Sixteen qualify overseas for U.S. Open
TADWORTH, England -- Peter Hanson earned a trip to the U.S. Open by making a hole-in-one on the second playoff hole at Sunningdale to grab the 11th and final spot in a European qualifier Monday.
At the U.S. Open qualifier in Japan, 17-year-old Ryo Ishikawa failed to get one of the five spots.
Seven players who finished at 139 in Europe competed for five spots in the playoff. Jose-Manuel Lara, Jean-Francois Lucquin, Johan Edfors and Francesco Molinari all made birdie on the first extra hole to secure their place at Bethpage Black next month.
That left Hanson, Richard Bland and Stephen Gallacher to play for the last spot, but not for long. Hanson switched clubs from a 5-iron to a 6-iron for the 206-yard 17th hole on the Old Course, and it proved to be the perfect club.
"This game is just so stupid sometimes," Hanson said. "Obviously, I am delighted to get through, but to do it like that is unbelievable. We were between clubs on the tee, but I thought that I would go for a full 6-iron and play for the middle of the green. You need a bit of luck with any hole-in-one, and I got my share today."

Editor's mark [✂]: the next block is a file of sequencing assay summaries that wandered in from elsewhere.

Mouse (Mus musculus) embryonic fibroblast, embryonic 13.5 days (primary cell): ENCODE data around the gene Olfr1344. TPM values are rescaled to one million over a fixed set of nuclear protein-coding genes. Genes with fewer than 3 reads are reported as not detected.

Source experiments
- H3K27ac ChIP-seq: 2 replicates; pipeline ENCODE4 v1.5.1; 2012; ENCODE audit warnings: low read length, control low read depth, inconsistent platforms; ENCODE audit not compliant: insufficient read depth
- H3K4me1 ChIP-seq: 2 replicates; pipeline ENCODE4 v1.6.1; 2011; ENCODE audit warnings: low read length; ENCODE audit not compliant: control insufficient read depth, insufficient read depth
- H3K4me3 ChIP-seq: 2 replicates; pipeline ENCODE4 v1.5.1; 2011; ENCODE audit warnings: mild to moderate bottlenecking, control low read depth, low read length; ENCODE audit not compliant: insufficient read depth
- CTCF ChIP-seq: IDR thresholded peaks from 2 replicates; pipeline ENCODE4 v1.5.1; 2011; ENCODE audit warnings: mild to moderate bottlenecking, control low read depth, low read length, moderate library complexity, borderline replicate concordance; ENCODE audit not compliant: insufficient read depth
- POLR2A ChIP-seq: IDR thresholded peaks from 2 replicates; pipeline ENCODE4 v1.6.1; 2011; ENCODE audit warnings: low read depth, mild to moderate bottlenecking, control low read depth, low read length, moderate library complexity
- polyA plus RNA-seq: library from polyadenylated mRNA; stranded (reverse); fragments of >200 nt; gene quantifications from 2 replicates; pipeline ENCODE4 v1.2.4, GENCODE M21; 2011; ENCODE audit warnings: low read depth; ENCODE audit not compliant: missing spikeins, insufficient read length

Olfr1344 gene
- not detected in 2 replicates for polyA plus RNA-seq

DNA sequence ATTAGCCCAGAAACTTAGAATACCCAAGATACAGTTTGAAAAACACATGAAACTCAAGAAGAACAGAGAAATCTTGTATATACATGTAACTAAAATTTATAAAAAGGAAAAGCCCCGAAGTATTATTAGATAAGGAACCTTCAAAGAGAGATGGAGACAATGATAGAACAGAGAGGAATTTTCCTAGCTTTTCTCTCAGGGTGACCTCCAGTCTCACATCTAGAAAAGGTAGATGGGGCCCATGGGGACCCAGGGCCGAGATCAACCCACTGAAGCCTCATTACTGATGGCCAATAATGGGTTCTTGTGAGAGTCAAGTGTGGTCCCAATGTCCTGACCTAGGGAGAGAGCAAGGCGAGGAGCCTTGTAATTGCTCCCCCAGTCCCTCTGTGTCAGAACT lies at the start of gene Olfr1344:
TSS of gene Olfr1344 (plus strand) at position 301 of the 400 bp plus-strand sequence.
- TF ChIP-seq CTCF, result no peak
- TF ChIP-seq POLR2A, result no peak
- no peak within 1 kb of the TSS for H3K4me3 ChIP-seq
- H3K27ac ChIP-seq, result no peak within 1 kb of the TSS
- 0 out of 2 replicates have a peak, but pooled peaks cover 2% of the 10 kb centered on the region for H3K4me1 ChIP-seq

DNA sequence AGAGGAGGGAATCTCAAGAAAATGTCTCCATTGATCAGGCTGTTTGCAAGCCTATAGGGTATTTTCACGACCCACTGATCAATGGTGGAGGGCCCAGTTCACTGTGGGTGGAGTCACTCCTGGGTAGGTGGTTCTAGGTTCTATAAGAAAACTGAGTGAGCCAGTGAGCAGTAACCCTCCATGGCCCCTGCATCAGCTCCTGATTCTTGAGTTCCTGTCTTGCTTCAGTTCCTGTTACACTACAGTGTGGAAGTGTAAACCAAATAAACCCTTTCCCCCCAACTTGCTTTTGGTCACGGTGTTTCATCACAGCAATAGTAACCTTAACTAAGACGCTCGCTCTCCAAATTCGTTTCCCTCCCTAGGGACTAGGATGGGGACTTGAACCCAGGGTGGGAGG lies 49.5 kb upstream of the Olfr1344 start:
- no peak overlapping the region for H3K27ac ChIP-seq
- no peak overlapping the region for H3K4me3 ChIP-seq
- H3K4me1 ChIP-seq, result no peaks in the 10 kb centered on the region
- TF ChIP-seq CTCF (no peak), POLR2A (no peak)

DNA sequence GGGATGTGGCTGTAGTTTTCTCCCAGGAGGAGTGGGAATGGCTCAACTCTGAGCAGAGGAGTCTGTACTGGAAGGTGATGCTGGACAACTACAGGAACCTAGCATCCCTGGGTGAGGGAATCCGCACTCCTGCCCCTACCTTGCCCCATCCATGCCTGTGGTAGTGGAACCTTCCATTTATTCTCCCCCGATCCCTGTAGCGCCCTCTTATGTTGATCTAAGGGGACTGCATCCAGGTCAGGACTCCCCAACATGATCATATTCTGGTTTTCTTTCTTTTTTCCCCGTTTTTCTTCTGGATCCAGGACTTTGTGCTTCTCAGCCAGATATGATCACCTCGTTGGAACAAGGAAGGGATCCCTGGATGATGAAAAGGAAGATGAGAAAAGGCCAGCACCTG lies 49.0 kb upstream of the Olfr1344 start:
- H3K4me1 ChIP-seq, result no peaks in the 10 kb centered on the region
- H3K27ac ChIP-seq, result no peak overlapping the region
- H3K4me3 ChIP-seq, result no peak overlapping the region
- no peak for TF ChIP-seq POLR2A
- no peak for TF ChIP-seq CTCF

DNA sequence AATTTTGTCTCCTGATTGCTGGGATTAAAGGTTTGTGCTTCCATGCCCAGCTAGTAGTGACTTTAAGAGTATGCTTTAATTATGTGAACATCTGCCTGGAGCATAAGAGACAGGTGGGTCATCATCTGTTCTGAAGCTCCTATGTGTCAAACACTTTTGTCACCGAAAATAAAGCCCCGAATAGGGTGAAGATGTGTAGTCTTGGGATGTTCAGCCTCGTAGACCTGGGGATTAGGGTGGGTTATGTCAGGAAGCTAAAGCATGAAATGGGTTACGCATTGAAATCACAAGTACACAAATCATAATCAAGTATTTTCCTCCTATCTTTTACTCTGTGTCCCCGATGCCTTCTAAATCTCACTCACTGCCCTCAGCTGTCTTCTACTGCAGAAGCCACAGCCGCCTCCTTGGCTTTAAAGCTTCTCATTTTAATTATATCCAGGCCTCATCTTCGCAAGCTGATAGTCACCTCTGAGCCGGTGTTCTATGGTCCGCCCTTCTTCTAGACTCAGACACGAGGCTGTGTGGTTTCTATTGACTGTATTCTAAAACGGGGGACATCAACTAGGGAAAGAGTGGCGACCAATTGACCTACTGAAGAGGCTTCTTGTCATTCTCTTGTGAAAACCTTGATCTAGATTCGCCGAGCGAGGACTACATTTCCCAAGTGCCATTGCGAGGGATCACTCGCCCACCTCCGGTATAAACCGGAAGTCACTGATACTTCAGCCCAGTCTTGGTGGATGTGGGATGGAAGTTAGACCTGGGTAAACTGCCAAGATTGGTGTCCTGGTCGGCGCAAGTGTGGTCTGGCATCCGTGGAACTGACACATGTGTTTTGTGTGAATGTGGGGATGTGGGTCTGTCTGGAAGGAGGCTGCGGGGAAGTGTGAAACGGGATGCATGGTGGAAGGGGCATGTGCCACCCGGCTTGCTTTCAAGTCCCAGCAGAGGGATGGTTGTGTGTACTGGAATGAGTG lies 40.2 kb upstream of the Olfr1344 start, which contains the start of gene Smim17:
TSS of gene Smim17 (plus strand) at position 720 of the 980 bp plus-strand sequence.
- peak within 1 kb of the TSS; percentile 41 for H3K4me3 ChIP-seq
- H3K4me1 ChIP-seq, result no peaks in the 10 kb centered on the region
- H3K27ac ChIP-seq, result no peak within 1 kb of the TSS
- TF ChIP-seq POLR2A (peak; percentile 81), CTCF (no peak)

Raphael Jacquelin and Simon Khan led the 11 qualifiers with a 9-under 135 over 36 holes. Simon Dyson finished another shot behind, and the other spots went to Thomas Levet, Andrew McLardy and David Horsey.
Levet, who lost in a four-man playoff at the 2002 British Open, will be making his second straight trip to a major this year, with one big difference. He was working for a French television network at Augusta National.
"I want to play in the majors and not commentate on French TV like I did at the Masters," Levet said. "I feel that my game is good enough right now for me to belong in the majors."
Ishikawa never came close, opening with a 74 and missing out by five shots. The Japanese teenager was given exemptions to the Masters (where he missed the cut) and the PGA Championship.
Also missing out was Prayad Marksaeng of Thailand, who earned a spot at the Masters through the top 50 in the world. Marksaeng is No. 55 in the world ranking.
Copyright 2009 by The Associated Press